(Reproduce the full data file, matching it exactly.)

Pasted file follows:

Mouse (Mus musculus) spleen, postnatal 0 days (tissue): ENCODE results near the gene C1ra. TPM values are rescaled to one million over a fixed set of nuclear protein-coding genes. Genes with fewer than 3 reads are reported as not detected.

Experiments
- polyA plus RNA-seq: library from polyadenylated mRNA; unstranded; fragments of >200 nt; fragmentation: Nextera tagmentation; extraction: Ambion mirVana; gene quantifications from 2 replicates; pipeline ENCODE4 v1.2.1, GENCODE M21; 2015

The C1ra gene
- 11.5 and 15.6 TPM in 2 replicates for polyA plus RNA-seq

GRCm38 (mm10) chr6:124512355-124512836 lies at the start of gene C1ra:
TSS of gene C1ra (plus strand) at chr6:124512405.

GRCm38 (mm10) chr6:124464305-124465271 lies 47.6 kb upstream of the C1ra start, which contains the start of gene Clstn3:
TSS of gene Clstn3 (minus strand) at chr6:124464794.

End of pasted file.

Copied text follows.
Mouse (Mus musculus) spleen, postnatal 0 days (tissue): ENCODE results near the gene C1ra. TPM values are rescaled to one million over a fixed set of nuclear protein-coding genes. Genes with fewer than 3 reads are reported as not detected.

Experiments
- polyA plus RNA-seq: library from polyadenylated mRNA; unstranded; fragments of >200 nt; fragmentation: Nextera tagmentation; extraction: Ambion mirVana; gene quantifications from 2 replicates; pipeline ENCODE4 v1.2.1, GENCODE M21; 2015

The C1ra gene
- 11.5 and 15.6 TPM in 2 replicates for polyA plus RNA-seq

GRCm38 (mm10) chr6:124512355-124512836 lies at the start of gene C1ra:
TSS of gene C1ra (plus strand) at chr6:124512405.

GRCm38 (mm10) chr6:124464305-124465271 lies 47.6 kb upstream of the C1ra start, which contains the start of gene Clstn3:
TSS of gene Clstn3 (minus strand) at chr6:124464794.